The two primary goals of this project are to:
- Construct brick evaporative cooling chambers in Gujarat, India
- Evaluate the performance of the chambers through the use of data logging sensors and interviews with the farmers that use the chambers.
This project is being conducted in partnership with Collectives for Integrated Livelihood Initiatives (CInI), India
Three chambers fitted with sensors built in three villages
In September and October of 2019, Anish Paul Antony, Postdoc Researcher at D-Lab, worked with CInI to construct three brick evaporative cooling chambers (ECCs) in the villages of Mandavav, Goriya, and Samtrampur in the state of Gujarat. Each ECC is capable of storing ~ 400 kg of fruits and vegetables.
Sensors were installed on the ECC devices to measure the temperature and relative humidity at several locations, including: on the inside surface of the brick wall, on the outside surface of the brick wall, inside the ECC, inside crates containing vegetables, and outside of the chamber to measure the ambient conditions.
Additionally, the sensors measure the moisture of the sand that allows for the monitoring of when the chambers are being watered. The sensors were designed by Sensen, a company that provides data-driven insights to projects and organizations working in international development.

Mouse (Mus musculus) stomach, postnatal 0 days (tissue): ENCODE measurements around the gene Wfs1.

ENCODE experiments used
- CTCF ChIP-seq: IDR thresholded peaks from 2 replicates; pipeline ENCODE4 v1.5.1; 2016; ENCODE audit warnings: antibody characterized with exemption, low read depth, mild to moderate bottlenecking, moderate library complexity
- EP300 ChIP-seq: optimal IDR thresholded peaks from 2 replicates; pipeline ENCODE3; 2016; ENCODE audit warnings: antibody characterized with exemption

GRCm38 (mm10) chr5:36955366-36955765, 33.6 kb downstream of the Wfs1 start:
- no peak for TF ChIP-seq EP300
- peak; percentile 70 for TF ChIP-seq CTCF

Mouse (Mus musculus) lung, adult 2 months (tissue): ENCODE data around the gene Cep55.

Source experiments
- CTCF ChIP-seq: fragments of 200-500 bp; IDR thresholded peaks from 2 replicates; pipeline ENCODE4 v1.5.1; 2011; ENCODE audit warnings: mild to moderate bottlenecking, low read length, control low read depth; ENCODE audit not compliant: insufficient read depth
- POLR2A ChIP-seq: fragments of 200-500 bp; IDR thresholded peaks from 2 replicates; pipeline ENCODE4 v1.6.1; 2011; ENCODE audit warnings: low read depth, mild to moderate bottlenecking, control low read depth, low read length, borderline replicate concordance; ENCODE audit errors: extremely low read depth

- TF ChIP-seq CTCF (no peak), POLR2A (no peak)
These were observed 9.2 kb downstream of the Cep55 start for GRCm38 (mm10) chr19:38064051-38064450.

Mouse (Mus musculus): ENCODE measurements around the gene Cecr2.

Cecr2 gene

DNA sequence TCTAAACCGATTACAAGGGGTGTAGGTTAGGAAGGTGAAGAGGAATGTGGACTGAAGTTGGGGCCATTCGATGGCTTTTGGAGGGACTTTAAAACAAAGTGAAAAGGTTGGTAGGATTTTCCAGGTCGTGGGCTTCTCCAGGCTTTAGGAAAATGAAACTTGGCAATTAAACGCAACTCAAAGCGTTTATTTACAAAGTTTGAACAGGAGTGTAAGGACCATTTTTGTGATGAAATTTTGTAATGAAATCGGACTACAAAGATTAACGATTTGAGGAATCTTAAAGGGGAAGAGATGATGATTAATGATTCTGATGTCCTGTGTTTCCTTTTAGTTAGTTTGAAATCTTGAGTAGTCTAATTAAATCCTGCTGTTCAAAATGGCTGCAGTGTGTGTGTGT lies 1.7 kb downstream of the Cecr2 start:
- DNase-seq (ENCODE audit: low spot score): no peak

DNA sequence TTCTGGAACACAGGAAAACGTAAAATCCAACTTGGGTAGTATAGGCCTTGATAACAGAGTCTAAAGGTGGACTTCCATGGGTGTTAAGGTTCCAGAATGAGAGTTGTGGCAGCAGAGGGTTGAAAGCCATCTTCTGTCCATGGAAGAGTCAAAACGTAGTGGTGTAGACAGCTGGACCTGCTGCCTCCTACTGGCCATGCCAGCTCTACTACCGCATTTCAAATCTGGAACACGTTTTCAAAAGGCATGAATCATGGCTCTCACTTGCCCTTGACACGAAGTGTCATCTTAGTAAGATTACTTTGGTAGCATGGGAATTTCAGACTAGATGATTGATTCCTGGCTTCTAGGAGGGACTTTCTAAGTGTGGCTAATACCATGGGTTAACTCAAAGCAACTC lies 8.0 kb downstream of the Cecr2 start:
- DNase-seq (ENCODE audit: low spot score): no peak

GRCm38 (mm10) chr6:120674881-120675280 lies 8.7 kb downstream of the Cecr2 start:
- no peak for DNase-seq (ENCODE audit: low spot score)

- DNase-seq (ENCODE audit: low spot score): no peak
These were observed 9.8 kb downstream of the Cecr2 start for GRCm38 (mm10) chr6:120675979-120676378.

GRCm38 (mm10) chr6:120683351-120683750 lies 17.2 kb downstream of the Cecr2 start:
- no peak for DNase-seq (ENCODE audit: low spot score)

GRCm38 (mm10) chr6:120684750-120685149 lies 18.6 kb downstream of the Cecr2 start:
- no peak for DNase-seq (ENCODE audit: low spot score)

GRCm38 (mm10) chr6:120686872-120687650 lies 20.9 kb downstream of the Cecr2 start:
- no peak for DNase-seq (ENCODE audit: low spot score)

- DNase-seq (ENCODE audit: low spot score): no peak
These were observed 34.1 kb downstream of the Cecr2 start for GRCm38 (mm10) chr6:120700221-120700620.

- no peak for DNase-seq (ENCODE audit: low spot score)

While the chambers were being constructed, local farmers were familiarized with the technology, how they are used, and the benefits they can provide. The farmers are currently using the ECCs to store tomatoes.
Replication by a local farmer
While D-Lab and CInI were constructing the ECC in Mandavav, a local farmer became familiar with the technology by observing the construction and decided to build his own ECC his land. He was able to accomplish this using the excess materials he already had available. This is an important result that indicates the potential for local replication without requiring external funding to cover the full materials and project management costs. Promoting local replication by promoting awareness is a promising route for scaling this program in the long run.
In addition to analyzing the sensor data, D-Lab and CInI will be conducting interviews with farmers to gather information on (a) the type of vegetable being stored in the ECCs, (b) impact on shelf life for the vegetables stored in the ECCs, (c) changes in the behavior of the farmer as a result of the ECC and (d) any improvements in the quality of vegetable that are stored in the ECC. This information will be used to inform the design of improved ECCs and a report will be published later in 2020.
Funded in part by a Seed Grant from the MIT Abdul Laftil Jameel Water and Food Systems Lab (J-WAFS).
MIT D-Lab blog post: Piloting Evaporative Cooling Technologies in Western India
Eric Verploegen, MIT D-Lab Research Engineer
Anish Paul Antony, Postdoctoral Researcher at D-Lab